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Second year of expanded paving project starts in Colorado Springs

2C project ahead of schedule, under budget

COLORADO SPRINGS, Colo. - The 2C Advisory Committee held its first quarterly meeting of 2017 Wednesday at City Hall in Colorado Springs to reflect on last year's accomplishments and look ahead to this year.

Committee members said they're pleased about the results of the five-year, voter-approved sales tax increase to generate $250 million for street paving.

The committee said through November 2016, the tax had accumulated $44.5 million and paving work had cost $39.6 million.

"It's a pay-as-you-go program," said Corey Farkas, manager of the city's Streets Division.  "We're ahead of schedule and under budget with 229 lane-miles paved last year."

Committee members said they're especially happy with the cooperation among the city, paving contractors and Colorado Springs Utilities to make sure unrelated repair projects are finished before paving starts.

"What really impresses me is we didn't have one single paving project undone because we had to go back in and do some other infrastructure repair," said Merv Bennett, a committee member and City Council president.  "Usually we have several when we're paving streets.  "That's the kind of cooperation we should be proud of and brag about, quite frankly."

But Don Knight, another city councilman and committee member, asked Farkas if the paving still could be compromised in later years.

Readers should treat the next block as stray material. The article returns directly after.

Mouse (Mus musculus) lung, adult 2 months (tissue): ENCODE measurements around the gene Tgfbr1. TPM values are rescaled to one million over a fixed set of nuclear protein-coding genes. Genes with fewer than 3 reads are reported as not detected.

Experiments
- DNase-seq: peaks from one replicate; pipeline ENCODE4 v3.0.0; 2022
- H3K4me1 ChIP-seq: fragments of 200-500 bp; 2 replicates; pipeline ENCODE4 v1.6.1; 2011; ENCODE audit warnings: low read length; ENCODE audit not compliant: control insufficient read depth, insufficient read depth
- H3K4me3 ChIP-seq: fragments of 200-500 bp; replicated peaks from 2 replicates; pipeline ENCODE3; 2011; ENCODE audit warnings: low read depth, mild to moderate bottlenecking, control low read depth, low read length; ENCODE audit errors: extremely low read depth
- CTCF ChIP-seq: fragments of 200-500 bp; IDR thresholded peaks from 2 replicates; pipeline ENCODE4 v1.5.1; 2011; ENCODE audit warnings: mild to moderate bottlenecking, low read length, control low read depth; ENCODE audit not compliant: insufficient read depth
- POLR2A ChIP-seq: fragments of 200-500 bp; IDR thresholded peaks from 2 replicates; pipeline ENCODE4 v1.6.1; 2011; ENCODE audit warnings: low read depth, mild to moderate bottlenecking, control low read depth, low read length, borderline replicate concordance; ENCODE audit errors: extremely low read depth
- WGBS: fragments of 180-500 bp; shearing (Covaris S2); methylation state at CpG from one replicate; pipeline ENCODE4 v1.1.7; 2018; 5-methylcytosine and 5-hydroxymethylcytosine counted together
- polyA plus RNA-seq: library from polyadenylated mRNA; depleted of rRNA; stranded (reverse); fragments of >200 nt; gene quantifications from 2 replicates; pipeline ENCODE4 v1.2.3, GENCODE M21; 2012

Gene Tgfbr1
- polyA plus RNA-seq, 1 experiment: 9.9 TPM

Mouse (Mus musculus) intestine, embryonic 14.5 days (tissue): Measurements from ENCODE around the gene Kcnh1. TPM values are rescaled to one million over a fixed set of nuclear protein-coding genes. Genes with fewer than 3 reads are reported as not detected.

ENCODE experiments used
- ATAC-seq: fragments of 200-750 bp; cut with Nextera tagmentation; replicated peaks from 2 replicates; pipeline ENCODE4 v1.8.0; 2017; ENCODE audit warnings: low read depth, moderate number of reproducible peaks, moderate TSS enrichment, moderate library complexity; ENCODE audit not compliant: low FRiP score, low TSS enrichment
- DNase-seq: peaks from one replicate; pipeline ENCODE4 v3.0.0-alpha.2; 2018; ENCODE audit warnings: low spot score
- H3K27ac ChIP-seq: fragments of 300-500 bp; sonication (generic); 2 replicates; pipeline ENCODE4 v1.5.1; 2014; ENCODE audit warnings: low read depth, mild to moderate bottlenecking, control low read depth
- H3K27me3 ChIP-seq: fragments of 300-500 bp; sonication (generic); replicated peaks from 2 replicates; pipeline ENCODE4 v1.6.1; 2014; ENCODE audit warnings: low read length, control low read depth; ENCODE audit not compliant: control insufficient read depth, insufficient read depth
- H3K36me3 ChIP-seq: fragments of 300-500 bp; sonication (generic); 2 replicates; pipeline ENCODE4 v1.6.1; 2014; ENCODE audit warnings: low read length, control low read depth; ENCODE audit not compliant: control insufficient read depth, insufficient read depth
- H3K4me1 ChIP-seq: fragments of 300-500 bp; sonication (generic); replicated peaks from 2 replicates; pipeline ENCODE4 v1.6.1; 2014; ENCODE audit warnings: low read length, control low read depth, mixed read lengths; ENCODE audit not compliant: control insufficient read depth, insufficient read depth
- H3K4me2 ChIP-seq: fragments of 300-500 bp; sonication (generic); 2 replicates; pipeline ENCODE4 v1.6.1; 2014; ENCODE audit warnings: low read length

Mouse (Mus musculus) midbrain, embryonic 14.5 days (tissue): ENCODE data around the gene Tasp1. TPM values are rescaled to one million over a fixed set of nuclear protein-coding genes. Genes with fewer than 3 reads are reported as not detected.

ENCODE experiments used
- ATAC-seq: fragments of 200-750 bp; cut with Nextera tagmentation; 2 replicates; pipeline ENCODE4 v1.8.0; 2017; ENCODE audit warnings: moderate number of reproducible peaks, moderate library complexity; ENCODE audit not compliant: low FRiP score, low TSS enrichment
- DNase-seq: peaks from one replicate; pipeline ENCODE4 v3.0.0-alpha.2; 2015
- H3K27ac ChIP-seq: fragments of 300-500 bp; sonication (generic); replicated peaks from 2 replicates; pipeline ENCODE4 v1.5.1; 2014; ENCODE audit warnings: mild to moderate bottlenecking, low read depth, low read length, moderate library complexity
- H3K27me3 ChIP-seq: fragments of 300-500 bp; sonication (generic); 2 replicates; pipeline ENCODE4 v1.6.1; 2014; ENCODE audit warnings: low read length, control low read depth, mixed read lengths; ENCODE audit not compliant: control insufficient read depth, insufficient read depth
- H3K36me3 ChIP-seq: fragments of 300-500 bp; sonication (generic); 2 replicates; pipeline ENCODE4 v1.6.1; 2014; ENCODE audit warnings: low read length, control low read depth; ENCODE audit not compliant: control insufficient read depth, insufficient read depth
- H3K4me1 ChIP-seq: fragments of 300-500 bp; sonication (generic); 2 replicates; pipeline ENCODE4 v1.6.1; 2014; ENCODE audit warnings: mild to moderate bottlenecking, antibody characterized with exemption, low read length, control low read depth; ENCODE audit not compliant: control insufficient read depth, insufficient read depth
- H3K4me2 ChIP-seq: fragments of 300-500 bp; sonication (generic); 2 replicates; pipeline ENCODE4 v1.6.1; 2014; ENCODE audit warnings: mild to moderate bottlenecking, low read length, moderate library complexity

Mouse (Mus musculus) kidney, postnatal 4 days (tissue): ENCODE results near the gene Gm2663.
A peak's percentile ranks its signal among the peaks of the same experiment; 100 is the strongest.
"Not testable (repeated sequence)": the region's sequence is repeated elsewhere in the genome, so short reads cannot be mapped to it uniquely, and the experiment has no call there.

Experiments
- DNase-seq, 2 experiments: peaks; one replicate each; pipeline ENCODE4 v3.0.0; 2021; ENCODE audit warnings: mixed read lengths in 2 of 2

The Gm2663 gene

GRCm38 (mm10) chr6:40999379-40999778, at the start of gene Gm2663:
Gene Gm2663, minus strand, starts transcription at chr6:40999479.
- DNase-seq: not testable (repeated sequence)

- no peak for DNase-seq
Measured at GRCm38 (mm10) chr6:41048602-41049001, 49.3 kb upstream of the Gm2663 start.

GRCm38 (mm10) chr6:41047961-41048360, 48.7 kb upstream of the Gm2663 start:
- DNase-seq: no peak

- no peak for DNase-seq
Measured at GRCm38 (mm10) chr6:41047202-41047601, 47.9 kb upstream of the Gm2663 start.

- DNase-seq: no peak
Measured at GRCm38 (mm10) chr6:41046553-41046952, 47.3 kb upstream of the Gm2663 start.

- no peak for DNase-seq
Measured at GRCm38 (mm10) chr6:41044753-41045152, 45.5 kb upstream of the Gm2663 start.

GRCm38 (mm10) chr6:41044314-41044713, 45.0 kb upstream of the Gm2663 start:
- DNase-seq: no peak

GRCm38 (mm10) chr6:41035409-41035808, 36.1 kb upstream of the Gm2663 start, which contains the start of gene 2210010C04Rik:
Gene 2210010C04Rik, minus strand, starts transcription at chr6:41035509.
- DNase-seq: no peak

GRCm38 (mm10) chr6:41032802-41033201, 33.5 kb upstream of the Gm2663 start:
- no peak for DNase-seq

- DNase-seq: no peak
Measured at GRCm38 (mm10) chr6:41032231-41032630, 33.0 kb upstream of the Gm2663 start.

"Potentially, we could have a new business coming in and needing new utility lines," Farkas said.  "We can't deny them that right.  But we're discussing how to make sure any utility work for that purpose returns the pavement to a certain standard."

Farkas said he hopes to solve an unexpected issue from last year; long delays between finished paving jobs and striping, or marking, those streets.

"We've addressed that with our contractors," he said.  "It's something we may not have full control over because there are only two stripers and they're in the Denver area.  So it's hard to get them to come down here unless we can meet certain conditions regarding how much paving we've done.  We're working on it and are shortening that delay."

Another successful part of the paving success, Farkas said, is having a certain amount of concrete preparation work -- upgrading curbs, gutters and sidewalks -- finished before paving begins.

"We're already 30 percent ahead for this year," he said.  "Ideally, we'd like to have a year of concrete work done in advance.

The lane-miles paved last year represents only 4 percent of city streets, an indication of the size of and need for the project.

"I think after the five years are up, we're going to have to ask voters to renew the tax," Knight said.  "There's still too much work that needs to be done."

Farkas hopes this year's paving will start in April.

We were two months behind last year because of a cool, wet spring," he said.  "But we caught up later in the year because of warmer, drier weather."

For more information and to see this year's street paving list, visit: .

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